Gain an Admissions Advantage With Social Media

There's more b-school information available than ever before. Find out where to look.

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Five years ago, if you were applying to Stanford's Graduate School of Business, you likely wouldn't have known much about the program's dean beyond his official biography and a few interviews. Today, applicants know what conferences Dean Garth Saloner has attended recently, what articles he's reading, and even what his vanity license plate says—provided they follow him on Twitter. (In case you were wondering about that vanity plate, it's "Change 3," which refers to the Stanford GSB motto "Change lives, change organizations, change the world.")

Before the age of rampant blogging and social media, b-schools often seemed shrouded in mystery to those hoping to be admitted: What is the admissions committee really looking for? What kind of students get in? What restaurants do program deans frequent?

[Get more advice from b-school admissions officials.]

O.K., that last question probably wasn't foremost on applicants' minds, but now thanks to deans sharing snippets of their personal lives on Facebook and Twitter, social media-savvy applicants could indeed tell you where certain deans like to eat. More importantly, they have a far better handle on the application process and program cultures than would have been possible even a few years ago. Here are a few of the social media tools you can use to gain an insiders' perspective on the b-school communities you hope to join:

Deans' and professors' Twitter feeds: Often, deans and b-school professors use their Twitter feeds to share noteworthy articles and alumni news, so it behooves applicants to follow them. Of course, the sheer number of deans and professors who Tweet makes it difficult to keep up with all of them. The website Poets and Quants put together a helpful primer on deans worth following. I would add the deans of any other schools where you plan to apply to this list. Also, see if some of the well known professors in your departments of interest are on Twitter, and follow them.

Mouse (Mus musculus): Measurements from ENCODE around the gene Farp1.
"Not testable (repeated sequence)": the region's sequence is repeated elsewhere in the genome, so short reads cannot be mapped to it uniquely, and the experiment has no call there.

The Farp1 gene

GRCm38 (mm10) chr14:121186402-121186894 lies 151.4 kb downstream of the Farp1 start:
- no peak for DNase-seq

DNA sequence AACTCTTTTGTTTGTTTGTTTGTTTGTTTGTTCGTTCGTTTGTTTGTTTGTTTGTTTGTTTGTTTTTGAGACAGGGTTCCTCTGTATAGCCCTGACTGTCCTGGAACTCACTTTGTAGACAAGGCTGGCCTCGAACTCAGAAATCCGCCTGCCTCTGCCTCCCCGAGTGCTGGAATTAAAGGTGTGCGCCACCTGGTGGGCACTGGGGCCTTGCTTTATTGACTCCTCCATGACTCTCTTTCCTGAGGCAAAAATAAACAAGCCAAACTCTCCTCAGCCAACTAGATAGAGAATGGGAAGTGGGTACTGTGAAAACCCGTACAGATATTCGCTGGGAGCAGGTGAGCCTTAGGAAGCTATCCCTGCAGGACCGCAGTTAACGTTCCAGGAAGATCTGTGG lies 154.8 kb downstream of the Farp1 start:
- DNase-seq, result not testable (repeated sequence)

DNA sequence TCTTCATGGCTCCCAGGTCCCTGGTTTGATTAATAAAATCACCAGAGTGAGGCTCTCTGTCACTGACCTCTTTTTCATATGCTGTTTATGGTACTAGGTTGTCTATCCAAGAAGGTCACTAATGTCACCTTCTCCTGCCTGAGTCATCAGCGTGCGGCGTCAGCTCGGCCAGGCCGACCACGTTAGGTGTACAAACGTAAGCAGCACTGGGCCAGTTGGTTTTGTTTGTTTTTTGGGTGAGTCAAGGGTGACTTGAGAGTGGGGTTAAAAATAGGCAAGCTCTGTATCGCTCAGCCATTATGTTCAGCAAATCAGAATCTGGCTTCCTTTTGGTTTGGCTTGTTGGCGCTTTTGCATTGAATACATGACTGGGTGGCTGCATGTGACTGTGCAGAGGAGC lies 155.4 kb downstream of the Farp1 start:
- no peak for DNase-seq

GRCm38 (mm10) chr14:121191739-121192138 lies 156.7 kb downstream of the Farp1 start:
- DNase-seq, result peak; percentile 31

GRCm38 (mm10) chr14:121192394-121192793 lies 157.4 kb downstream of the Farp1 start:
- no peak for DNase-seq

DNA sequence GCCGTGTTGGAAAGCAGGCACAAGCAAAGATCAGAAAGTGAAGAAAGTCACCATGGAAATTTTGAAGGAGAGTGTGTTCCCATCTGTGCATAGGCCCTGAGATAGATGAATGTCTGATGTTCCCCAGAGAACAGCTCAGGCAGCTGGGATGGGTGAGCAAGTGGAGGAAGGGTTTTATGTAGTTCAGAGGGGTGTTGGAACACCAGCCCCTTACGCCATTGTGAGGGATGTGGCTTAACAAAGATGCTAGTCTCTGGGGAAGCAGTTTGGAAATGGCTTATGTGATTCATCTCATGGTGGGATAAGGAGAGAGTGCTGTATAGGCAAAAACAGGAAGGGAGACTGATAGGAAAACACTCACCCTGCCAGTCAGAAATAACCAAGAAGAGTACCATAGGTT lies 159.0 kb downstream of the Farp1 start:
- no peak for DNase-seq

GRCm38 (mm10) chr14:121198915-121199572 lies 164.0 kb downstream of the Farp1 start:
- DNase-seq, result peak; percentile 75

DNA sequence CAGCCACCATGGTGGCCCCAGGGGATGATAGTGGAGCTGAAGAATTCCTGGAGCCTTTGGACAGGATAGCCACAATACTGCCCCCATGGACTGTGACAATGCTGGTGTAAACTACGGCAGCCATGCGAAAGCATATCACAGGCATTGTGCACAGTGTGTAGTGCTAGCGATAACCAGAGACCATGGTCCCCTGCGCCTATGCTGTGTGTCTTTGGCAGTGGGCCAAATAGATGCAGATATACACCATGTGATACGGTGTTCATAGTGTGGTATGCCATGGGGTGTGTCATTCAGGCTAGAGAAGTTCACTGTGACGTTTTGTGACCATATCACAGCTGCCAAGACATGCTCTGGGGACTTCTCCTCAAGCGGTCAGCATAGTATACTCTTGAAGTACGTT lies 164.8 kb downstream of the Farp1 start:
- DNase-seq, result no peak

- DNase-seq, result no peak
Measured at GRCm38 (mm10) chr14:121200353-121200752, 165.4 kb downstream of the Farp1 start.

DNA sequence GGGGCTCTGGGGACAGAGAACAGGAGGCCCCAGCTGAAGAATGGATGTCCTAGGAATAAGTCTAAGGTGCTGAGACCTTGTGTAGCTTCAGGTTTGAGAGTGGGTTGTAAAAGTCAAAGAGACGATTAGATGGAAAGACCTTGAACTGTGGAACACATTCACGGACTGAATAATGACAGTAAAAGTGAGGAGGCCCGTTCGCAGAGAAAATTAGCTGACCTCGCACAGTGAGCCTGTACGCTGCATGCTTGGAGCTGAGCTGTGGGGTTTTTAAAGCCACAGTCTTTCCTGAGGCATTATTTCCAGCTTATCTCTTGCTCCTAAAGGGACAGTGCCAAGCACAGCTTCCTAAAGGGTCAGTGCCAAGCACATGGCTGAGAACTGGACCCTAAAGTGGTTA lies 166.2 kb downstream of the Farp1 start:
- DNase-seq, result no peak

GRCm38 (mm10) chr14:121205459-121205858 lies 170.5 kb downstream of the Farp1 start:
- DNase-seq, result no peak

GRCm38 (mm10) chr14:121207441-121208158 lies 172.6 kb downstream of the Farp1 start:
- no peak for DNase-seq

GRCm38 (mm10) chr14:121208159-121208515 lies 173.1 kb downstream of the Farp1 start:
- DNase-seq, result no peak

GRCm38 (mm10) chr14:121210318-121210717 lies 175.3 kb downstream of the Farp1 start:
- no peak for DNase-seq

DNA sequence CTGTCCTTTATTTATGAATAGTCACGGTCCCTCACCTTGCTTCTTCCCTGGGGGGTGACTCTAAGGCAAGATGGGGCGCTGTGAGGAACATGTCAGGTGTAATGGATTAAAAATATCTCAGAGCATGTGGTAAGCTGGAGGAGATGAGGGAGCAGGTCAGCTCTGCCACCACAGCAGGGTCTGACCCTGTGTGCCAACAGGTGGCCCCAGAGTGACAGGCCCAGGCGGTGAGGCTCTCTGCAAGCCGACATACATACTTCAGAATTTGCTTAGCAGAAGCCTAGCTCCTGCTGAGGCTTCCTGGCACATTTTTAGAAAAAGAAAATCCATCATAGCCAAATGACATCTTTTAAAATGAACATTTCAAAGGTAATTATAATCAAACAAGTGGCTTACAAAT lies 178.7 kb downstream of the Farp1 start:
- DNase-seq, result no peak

Official program Facebook pages: M.B.A. programs including The Wharton School, the Ross School of Business, and the Yale School of Management all have official program Facebook pages that provide another method of keeping up with important program news. Simply "like" the program's page and its updates will be added to your Facebook wall.

Admissions blogs: When visiting the admissions websites of the schools where you're planning to apply, bookmark any admissions blogs that you find. At the very least, admissions directors and staff write about important application deadlines and events on these blogs. The best admissions blogs go even further, answering common applicant questions and giving advice on the application process. For example, the Chicago Booth admissions blog includes everything from announcements for student-hosted events to advice on a preparing for a successful interview.

[See U.S. News's rankings of Best Business Schools.]

Student blogs: By reading student blogs, applicants can glean insights about the daily lives of current students and also get an idea of the variety of paths students have taken to get to b-school. For example, the Berkeley M.B.A. Student blog, which is updated frequently by several students and has archives dating back to 2006, should be mandatory reading for anyone interested in applying there. Most student bloggers also post their contact information, and you'll find that many of them welcome questions about their programs and will respond to you personally or may even use your question to prompt a blog post.

Once you've done your virtual homework on your top programs, it's still a good idea to make time for a campus visit. Face time with students and professors still trumps Facebook…at least for now.